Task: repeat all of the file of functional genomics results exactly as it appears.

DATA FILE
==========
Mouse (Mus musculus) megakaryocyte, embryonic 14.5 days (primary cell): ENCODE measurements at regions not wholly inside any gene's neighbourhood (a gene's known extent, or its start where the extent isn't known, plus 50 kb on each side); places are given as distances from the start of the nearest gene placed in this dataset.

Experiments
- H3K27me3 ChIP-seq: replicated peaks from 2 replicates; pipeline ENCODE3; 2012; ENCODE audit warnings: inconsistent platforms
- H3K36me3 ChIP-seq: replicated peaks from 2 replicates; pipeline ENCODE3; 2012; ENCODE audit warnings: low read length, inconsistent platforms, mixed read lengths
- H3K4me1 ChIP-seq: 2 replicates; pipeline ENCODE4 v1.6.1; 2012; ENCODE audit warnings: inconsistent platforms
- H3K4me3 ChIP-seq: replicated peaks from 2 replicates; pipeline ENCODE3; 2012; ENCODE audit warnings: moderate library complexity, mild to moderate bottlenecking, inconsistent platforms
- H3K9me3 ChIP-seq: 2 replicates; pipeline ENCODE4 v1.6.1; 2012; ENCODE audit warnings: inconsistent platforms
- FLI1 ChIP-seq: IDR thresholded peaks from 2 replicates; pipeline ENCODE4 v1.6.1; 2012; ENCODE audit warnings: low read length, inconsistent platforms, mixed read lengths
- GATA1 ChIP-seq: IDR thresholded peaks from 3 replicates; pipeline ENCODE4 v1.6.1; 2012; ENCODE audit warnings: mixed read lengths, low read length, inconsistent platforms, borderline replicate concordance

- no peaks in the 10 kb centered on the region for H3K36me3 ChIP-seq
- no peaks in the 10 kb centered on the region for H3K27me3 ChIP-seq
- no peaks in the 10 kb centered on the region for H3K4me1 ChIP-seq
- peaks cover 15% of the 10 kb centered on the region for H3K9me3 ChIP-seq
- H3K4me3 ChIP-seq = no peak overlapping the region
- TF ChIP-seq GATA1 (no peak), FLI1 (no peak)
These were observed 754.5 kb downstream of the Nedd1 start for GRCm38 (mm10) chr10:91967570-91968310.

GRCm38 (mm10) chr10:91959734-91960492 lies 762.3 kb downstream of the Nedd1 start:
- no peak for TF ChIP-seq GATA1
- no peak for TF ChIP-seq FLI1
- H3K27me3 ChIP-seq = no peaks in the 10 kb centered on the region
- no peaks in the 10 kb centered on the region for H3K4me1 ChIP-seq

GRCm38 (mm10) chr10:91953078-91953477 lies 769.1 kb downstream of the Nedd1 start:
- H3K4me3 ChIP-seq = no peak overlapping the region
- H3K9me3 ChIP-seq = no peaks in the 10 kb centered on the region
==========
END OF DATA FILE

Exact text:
Mouse (Mus musculus) megakaryocyte, embryonic 14.5 days (primary cell): ENCODE measurements at regions not wholly inside any gene's neighbourhood (a gene's known extent, or its start where the extent isn't known, plus 50 kb on each side); places are given as distances from the start of the nearest gene placed in this dataset.

Experiments
- H3K27me3 ChIP-seq: replicated peaks from 2 replicates; pipeline ENCODE3; 2012; ENCODE audit warnings: inconsistent platforms
- H3K36me3 ChIP-seq: replicated peaks from 2 replicates; pipeline ENCODE3; 2012; ENCODE audit warnings: low read length, inconsistent platforms, mixed read lengths
- H3K4me1 ChIP-seq: 2 replicates; pipeline ENCODE4 v1.6.1; 2012; ENCODE audit warnings: inconsistent platforms
- H3K4me3 ChIP-seq: replicated peaks from 2 replicates; pipeline ENCODE3; 2012; ENCODE audit warnings: moderate library complexity, mild to moderate bottlenecking, inconsistent platforms
- H3K9me3 ChIP-seq: 2 replicates; pipeline ENCODE4 v1.6.1; 2012; ENCODE audit warnings: inconsistent platforms
- FLI1 ChIP-seq: IDR thresholded peaks from 2 replicates; pipeline ENCODE4 v1.6.1; 2012; ENCODE audit warnings: low read length, inconsistent platforms, mixed read lengths
- GATA1 ChIP-seq: IDR thresholded peaks from 3 replicates; pipeline ENCODE4 v1.6.1; 2012; ENCODE audit warnings: mixed read lengths, low read length, inconsistent platforms, borderline replicate concordance

- no peaks in the 10 kb centered on the region for H3K36me3 ChIP-seq
- no peaks in the 10 kb centered on the region for H3K27me3 ChIP-seq
- no peaks in the 10 kb centered on the region for H3K4me1 ChIP-seq
- peaks cover 15% of the 10 kb centered on the region for H3K9me3 ChIP-seq
- H3K4me3 ChIP-seq = no peak overlapping the region
- TF ChIP-seq GATA1 (no peak), FLI1 (no peak)
These were observed 754.5 kb downstream of the Nedd1 start for GRCm38 (mm10) chr10:91967570-91968310.

GRCm38 (mm10) chr10:91959734-91960492 lies 762.3 kb downstream of the Nedd1 start:
- no peak for TF ChIP-seq GATA1
- no peak for TF ChIP-seq FLI1
- H3K27me3 ChIP-seq = no peaks in the 10 kb centered on the region
- no peaks in the 10 kb centered on the region for H3K4me1 ChIP-seq

GRCm38 (mm10) chr10:91953078-91953477 lies 769.1 kb downstream of the Nedd1 start:
- H3K4me3 ChIP-seq = no peak overlapping the region
- H3K9me3 ChIP-seq = no peaks in the 10 kb centered on the region